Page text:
Monday, July 15, 2013

The Newsroom: Counterpoints and Retrospective (7/14/13)

Oh boy. The Newsroom is back and there is a lot to cover. Let's get right into it.

1. We got shut out of SOPA negotiations because of your American Taliban rant. This affects our company big time!

Atlantis World Media must be a huge company. Not only do they own cable television productions, they also own the cable that transmits their work. This is not without precedent. NBCU is a wholly owned subsidiary of Comcast. And the company I work for is a wholly owned subsidiary of Time Warner, which also used to own cable distribution operations that later got spun off into a separate company called Time Warner Cable.

So it's very plausible that AWM would have an interest in SOPA. But AWM isn't the only player in the game. SOPA was not designed to be a windfall for individual companies. It would create winners and losers at an industry wide level, pitting content creation vs distribution. If they lose their ability to influence, individually as a company, they still have titans like Comcast, Time Warner, Disney, News Corporation, and Viacom in their corner. These kinds of bills are lobbied at an industry wide level. Getting shut out of testimony before Congress is a symbolic snub. There isn't much real downside.

Likewise, there's an array of companies and industries against them, most notably led by internet based titans like Google, Facebook, Cisco, and Microsoft (whose combined market capitalization trumps the media companies by over 5 to 1). One individual company is not going to make a substantial impact either way. In the final analysis, SOPA was killed in committee so really this is a bunch of hoopla over nothing. For a show where their characters are so prescient about how the future unfolds, it doesn't look like CEO Leona Lansing is at the top of her game.

2. Drone strikes are immoral and bad policy.

I'm glad that the show still portrays Will McAvoy, a self described old school Republican, as a defense hawk that old school Republicans are supposed to be. But it's obvious that the show is trying to push it the other way, as more characters are opposed to the drone strikes than in favor. Perhaps this reflects the ideological schism of The Newsroom's peons (who, if they are anything remotely like other newsrooms, are overwhelmingly liberal and Democratic) and McAvoy's Republican leanings, but it's still too soon to tell.

They portray the guest speaker as an inarticulate advocate for drones, but the arguments he makes are real. One other thing I thought was off color was Sloan Sabbath citing package order and unit costs for the Predator but failed to do so for the F-16. The Pentagon does not procure aircraft individually. They procure them in the dozens and hundreds. But the fact Sabbath neglected to mention were the operational costs. It is vastly cheaper to use a Predator drone for a surgical strike than an F-16. It's also vastly less risky.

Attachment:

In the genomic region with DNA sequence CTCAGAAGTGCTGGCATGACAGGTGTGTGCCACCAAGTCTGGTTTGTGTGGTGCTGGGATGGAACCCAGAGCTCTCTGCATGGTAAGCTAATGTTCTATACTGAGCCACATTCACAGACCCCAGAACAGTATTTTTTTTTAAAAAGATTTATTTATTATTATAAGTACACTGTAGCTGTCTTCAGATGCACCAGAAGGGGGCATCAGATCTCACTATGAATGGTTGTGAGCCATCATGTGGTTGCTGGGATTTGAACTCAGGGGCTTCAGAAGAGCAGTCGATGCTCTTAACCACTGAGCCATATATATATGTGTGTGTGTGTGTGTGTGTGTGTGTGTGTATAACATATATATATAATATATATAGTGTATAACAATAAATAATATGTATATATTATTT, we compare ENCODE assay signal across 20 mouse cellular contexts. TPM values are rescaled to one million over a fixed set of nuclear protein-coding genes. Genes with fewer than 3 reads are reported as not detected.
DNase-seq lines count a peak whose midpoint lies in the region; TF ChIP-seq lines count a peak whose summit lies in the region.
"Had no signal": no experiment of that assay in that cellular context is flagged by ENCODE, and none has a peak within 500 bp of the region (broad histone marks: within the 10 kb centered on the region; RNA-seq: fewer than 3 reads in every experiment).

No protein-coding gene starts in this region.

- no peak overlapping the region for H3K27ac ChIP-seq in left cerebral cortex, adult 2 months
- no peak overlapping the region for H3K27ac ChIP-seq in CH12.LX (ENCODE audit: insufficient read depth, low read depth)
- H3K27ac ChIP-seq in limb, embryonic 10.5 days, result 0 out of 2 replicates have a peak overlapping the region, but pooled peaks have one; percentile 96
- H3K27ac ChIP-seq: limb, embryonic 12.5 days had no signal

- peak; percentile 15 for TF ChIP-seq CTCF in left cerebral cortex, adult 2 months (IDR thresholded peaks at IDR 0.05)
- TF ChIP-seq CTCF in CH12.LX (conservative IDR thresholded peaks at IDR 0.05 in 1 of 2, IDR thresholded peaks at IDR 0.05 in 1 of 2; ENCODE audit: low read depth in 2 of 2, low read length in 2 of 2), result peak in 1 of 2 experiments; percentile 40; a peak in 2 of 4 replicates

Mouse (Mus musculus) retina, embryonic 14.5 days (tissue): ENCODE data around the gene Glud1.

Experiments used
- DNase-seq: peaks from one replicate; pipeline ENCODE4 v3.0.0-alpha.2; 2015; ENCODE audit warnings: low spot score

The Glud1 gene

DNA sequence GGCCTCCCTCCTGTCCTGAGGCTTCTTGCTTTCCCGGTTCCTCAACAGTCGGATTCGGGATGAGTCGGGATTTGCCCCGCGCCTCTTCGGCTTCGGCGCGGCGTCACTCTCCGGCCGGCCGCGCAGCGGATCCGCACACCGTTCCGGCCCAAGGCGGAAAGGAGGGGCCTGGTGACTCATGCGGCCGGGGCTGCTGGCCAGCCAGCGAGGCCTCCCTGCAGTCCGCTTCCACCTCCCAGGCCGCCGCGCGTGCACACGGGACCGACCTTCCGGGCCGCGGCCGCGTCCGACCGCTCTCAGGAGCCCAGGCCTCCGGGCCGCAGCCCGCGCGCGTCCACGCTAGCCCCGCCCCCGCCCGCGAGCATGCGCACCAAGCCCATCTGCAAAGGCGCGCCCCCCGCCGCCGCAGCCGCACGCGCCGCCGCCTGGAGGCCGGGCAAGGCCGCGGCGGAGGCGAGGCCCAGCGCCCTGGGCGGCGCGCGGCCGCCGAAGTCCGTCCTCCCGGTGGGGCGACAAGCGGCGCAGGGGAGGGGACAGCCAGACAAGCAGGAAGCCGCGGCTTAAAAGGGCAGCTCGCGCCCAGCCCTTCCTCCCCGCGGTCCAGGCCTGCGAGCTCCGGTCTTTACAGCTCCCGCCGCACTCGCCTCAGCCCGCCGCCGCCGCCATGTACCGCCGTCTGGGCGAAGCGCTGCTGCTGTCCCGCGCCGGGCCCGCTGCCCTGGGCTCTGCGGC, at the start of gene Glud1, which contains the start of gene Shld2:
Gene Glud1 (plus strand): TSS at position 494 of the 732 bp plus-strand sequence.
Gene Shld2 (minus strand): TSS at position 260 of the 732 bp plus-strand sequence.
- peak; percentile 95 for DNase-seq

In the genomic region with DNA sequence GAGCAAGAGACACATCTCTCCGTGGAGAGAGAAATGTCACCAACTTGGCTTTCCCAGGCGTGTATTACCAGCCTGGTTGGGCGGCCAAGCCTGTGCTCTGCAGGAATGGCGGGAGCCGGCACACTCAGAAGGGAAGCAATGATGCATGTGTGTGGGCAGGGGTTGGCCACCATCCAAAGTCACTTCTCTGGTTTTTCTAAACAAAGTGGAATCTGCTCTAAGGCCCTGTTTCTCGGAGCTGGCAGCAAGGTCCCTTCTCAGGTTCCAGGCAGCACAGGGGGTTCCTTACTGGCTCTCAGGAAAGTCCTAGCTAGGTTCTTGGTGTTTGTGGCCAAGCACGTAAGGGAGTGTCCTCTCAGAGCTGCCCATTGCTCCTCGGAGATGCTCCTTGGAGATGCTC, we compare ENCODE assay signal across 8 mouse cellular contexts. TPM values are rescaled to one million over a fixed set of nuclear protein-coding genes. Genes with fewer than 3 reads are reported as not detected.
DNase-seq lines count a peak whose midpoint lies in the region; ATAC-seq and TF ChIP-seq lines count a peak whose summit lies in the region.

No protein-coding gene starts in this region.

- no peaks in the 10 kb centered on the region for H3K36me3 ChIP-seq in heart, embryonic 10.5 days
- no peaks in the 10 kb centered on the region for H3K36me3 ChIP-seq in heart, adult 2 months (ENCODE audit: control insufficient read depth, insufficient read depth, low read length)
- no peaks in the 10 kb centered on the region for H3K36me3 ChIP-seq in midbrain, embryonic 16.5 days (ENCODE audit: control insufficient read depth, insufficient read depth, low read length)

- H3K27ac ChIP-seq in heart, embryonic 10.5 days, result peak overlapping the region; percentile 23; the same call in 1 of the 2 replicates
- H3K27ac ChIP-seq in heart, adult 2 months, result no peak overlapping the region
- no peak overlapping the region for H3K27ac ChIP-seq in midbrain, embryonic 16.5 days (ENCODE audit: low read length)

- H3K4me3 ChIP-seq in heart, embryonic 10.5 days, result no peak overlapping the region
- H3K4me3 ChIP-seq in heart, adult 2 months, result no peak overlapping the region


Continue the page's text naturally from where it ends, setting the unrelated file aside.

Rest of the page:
The other issues surrounding drone use, such as its demoralizing effect on Pakistan, is a bit murkier. The deep state within Pakistan actually allows the stationing of drones within its country, although the people definitely don't like it. The reality is that McAvoy is right on this. And it's better to send a drone to do our dirty job and have civilians killed as collateral than to send US servicemen to do the same thing and have civilians killed by errant bullets or a tense situation. If the show also sheds light on the countless JSOC raids (that kill just as many civilians as collateral), it'll be more consistent. But it's still a bad argument.

National security is of paramount importance to the executive. And they also have the most and best information related to these strikes. As a rule, we have to take it on faith that the executive knows what it's doing. It's too easy to armchair quarterback when nothing is at stake, but for those on the ground and in the air, everything is at stake for them personally, and their jobs revolve around keeping Americans safe. I'd rather trust them than pampered UMC liberals trying to impress their friends at cocktail parties.

3. Occupy Wall Street Girl: The banks are evil and they make money by ripping off their clients.

Obviously I'm paraphrasing the character's exact words, but it really isn't too far off from what she's said. There were two instances she cited, which was Goldman-Sachs involvement in a deal between John Paulson's hedge fund and ACA Financial Guaranty Corporation and Citi's prop desk betting against clients on CDOs that "they knew would fail".